The past year has left many of us with the sinking feeling that events have been spinning out of control. Indeed, we are all experiencing unprecedented time, and troubling ones as well. But, when it comes to getting our world under control — even if we cannot do that for a lot of external events evolving around us — our gardens have an uncanny way of putting things into perspective — grounding us in reality. They can offer us a degree of self-determination.

While as gardeners we recognize there are a lot of things we cannot control — the weather for one — we also have the opportunity to exercise a number of decisions. For example, when we grow tomatoes, lettuce or green beans from seed, we have a cornucopia of a variety of choices. Plus, we can decide where and what we want to plant, and we can change the consistency and fertility of the soil in which we plant. We can plan and design our gardens to suit our taste, and to make the most of environmental conditions in which they exist. We can also decide to make our gardens environmentally safe by eschewing the use of chemical pesticides, herbicides and fertilizers as well.

The global news on climate change is not good. There are plenty of reasons to reduce our carbon footprint and give Mother Nature a helping hand. As gardeners we know our immediate environment, and many of us may have already noticed the changes that impact our landscapes and crops. Weather extremes are the first thing that come to mind, and indeed climate change is impacting that. Many of us have already observed these alarming changes in declining bird and butterfly, and even dramatic reductions in insect populations. So, where to begin?

We can start with the lawn. According to the Audubon Society, America’s largest irrigated crop isn’t corn or soy— it’s grass. By eliminating, or drastically reducing turf, the impact is multifold. A simple change can mean less or no water for irrigation, few or no chemicals like fertilizers, pesticides and herbicides used, no need for gas-dependent mowers, edgers and leaf blowers, which means no gasoline, no exhaust and NO noise pollution. Just think about it. To begin with, it drastically reduces the need for expensive maintenance equipment. Ahhh, I don’t know about you, but that makes me feel calmer already.

The most important climate action you can take at any level, but especially at the national one, is to vote for the candidates who are ready to take meaningful steps toward curbing carbon emissions and tackling climate change. Audubon Society says: Our path to a greener future must be one in which everybody has a say — most of all those who are already suffering from a warming planet. Climate change is a crisis, but it can also be an opportunity to create a more just world.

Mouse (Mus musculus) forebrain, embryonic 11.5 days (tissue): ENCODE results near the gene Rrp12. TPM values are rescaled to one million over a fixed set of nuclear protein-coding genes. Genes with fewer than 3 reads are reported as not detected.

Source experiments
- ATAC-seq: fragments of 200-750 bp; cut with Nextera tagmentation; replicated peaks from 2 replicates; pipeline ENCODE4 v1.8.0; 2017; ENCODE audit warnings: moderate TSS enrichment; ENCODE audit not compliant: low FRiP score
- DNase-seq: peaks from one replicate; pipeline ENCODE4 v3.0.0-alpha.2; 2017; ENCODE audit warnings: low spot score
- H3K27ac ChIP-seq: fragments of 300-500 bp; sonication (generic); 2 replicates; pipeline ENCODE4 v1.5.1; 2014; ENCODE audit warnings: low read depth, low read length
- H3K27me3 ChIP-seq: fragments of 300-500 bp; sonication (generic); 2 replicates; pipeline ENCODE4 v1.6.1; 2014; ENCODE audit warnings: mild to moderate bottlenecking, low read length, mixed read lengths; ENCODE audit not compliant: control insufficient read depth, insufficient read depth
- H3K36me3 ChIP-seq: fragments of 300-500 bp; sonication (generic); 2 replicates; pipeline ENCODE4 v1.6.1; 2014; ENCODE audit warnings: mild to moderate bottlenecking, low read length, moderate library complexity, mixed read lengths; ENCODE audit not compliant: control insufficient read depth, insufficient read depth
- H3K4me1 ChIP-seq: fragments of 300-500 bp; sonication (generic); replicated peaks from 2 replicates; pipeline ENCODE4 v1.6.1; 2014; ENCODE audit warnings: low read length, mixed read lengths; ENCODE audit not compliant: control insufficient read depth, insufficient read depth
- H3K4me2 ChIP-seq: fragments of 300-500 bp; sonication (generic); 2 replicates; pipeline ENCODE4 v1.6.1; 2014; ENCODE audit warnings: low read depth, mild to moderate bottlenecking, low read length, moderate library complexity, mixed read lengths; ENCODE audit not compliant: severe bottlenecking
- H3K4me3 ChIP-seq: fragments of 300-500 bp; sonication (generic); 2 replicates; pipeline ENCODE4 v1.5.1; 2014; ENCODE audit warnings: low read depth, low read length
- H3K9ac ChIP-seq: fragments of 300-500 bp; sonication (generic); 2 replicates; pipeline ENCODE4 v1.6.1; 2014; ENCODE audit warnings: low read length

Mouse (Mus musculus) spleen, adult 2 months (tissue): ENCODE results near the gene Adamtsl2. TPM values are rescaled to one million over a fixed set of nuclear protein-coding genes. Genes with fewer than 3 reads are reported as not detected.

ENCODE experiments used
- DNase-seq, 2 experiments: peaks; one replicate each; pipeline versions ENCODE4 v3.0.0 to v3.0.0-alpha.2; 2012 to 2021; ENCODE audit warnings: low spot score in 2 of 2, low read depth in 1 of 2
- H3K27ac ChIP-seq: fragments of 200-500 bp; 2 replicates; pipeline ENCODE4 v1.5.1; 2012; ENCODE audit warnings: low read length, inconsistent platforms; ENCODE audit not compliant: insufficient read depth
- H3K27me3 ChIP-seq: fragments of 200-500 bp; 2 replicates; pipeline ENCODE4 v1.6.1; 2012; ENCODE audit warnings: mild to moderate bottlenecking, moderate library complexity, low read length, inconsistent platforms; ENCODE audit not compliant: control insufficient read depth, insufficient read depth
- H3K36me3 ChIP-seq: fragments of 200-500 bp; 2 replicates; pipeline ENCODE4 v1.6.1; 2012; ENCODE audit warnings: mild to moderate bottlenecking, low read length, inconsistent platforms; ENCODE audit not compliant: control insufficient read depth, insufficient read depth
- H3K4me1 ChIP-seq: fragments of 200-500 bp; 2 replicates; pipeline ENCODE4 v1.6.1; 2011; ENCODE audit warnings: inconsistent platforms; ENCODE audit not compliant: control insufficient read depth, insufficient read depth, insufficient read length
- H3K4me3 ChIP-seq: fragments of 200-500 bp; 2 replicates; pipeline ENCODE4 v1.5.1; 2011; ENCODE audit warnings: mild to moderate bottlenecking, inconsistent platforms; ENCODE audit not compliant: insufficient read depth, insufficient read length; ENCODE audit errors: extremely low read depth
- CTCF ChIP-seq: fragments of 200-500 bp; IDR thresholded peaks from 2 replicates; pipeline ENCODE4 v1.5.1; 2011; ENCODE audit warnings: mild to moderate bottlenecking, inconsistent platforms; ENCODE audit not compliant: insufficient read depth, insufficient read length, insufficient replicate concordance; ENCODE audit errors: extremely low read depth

Next step is outdoors. Take time to remember what we are working to save. Get outside in your yard or the woods and take note of the birds. Go often, and remember to leave nothing behind but footsteps, and take nothing but photographs. You are already getting healthier, and you are getting to understand just what is at stake.

Okay, now take a look at your diet. Not an examination of the calories in that doughnut you had for a mid-morning snack, but what you are eating every day. Consider the number of gallons of gas each person would save by swapping beans for a five-ounce steak one day a week for a year — 38 gallons. Or, to put another way, that’s a five-percent decrease in a typical home’s annual electricity use. But, the swap of beans for that steak is also a win-win for your body’s overall health as well. See how this works?

“With your own carbon footprint under control, it’s time to level up your impact by encouraging those around you to take climate actions. But where to start?” asks the Audubon Society.

“Consider the local communities and spaces where you already have connections and influence — your child’s school, say, or a social hub like a coffee shop. By merely showing up and making your case, you can lead others toward climate-friendly policies and practices. It’s not always easy, but it’s often productive — and rewarding. Along the way, you’ll develop new relationships and skills that will help you become an ace climate advocate.”

In the meantime, have a happy New Year, and consider it your opportunity to fashion your own quiet revolution.

Lynette L. Walther is the GardenComm Gold medal winner for writing and a five-time recipient of the GardenComm Silver Medal of Achievement, the National Garden Bureau’s Exemplary Journalism Award. She is a member of GardenComm and the National Garden Bureau. Her gardens are in Camden.